Scientific Publications

An initial strategy for the systematic identification of functional elements in the human genome by low-redundancy comparative sequencing.

Publication TypeJournal Article
AuthorsMargulies, EH, Vinson JP, NISC Comparative Sequencing Program, Miller W., Jaffe DB, Lindblad-Toh K., Chang JL, Green ED, Lander E. S., Mullikin JC, and Clamp M.
AbstractWith the recent completion of a high-quality sequence of the human genome, the challenge is now to understand the functional elements that it encodes. Comparative genomic analysis offers a powerful approach for finding such elements by identifying sequences that have been highly conserved during evolution. Here, we propose an initial strategy for detecting such regions by generating low-redundancy sequence from a collection of 16 eutherian mammals, beyond the 7 for which genome sequence data are already available. We show that such sequence can be accurately aligned to the human genome and used to identify most of the highly conserved regions. Although not a long-term substitute for generating high-quality genomic sequences from many mammalian species, this strategy represents a practical initial approach for rapidly annotating the most evolutionarily conserved sequences in the human genome, providing a key resource for the systematic study of human genome function.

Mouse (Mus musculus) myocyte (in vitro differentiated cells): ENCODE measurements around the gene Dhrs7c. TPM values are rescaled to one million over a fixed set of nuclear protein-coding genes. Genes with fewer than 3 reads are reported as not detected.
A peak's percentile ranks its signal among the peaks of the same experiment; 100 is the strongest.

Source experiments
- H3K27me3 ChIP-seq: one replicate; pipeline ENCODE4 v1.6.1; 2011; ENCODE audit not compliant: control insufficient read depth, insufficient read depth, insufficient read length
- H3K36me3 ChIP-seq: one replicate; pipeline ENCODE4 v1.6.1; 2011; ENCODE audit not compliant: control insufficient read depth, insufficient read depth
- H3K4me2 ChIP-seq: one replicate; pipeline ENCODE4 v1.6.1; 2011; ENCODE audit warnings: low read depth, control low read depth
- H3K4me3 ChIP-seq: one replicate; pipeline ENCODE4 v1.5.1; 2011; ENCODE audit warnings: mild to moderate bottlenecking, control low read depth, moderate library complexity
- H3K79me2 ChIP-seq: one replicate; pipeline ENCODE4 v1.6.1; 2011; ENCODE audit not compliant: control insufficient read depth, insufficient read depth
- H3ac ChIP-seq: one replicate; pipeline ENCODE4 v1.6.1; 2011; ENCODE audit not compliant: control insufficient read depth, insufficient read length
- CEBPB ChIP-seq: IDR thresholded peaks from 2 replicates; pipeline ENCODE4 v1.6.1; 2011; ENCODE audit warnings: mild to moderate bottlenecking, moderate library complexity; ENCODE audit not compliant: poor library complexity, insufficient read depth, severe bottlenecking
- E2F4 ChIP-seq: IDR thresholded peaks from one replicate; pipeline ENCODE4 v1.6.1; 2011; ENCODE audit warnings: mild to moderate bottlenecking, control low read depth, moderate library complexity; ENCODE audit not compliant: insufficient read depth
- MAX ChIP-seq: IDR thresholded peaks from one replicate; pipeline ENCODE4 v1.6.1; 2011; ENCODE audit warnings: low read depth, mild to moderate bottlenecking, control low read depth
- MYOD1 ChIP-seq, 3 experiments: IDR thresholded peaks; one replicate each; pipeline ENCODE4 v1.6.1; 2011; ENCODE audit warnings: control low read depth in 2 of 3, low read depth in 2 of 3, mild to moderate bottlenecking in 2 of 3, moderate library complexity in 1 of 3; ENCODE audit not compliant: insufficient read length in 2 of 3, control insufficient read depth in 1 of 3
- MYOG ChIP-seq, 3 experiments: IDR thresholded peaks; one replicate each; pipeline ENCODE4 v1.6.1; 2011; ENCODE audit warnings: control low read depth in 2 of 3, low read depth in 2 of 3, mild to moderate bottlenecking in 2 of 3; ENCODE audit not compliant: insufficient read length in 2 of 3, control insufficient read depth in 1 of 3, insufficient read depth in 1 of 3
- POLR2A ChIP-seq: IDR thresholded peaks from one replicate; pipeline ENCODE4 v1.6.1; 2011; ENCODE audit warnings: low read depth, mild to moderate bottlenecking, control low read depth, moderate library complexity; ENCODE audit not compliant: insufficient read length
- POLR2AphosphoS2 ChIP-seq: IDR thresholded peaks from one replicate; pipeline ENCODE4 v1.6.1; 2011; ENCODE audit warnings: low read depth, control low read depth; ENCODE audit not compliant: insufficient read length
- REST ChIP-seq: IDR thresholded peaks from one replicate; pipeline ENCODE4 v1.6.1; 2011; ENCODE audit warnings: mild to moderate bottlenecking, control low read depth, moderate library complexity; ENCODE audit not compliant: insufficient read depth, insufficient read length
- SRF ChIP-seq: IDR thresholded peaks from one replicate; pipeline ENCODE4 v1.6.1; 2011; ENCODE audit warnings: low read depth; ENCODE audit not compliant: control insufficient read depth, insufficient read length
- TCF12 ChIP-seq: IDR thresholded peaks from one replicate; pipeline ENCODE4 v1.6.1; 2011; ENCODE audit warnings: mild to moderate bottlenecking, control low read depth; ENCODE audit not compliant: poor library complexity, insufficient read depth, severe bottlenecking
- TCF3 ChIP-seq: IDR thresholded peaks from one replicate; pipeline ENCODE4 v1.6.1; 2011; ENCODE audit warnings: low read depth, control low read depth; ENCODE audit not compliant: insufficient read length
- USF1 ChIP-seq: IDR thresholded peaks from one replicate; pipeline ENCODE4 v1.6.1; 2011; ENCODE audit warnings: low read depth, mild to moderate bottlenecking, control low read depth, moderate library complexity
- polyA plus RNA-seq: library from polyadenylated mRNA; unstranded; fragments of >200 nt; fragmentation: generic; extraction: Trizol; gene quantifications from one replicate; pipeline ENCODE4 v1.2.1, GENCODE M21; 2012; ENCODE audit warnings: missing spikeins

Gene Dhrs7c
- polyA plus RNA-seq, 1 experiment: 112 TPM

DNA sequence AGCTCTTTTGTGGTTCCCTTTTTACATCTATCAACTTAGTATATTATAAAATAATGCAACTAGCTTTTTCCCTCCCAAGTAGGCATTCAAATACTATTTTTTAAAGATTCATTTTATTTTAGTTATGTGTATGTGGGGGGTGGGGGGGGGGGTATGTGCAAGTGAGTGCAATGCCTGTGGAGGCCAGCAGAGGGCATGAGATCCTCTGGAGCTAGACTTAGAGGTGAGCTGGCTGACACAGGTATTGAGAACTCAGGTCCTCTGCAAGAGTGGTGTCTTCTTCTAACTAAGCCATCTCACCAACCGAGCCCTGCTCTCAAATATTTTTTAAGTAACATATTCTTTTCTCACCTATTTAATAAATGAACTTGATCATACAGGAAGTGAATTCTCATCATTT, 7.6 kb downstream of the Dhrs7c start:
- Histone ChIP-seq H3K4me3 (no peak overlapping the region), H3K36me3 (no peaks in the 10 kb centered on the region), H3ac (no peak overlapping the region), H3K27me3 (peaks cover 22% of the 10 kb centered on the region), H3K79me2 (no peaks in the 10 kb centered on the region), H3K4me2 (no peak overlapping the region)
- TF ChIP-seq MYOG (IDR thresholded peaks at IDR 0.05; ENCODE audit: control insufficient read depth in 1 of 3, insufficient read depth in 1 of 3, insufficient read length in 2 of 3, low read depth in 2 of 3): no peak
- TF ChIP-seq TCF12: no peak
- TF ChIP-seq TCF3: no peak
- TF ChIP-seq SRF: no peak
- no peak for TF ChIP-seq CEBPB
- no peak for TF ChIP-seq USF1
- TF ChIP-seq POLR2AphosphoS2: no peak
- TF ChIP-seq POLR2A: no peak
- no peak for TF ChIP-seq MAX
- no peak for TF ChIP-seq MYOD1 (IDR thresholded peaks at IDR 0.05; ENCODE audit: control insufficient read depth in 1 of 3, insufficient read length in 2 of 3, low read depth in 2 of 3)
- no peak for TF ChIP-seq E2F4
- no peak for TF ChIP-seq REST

Year of Publication2005
JournalProceedings of the National Academy of Sciences of the United States of America
Volume102
Issue13
Pages4795-800
Date Published (YYYY/MM/DD)2005/03/29
ISSN Number0027-8424
DOI10.1073/pnas.0409882102
PubMedhttp://www.ncbi.nlm.nih.gov/pubmed/15778292?dopt=Abstract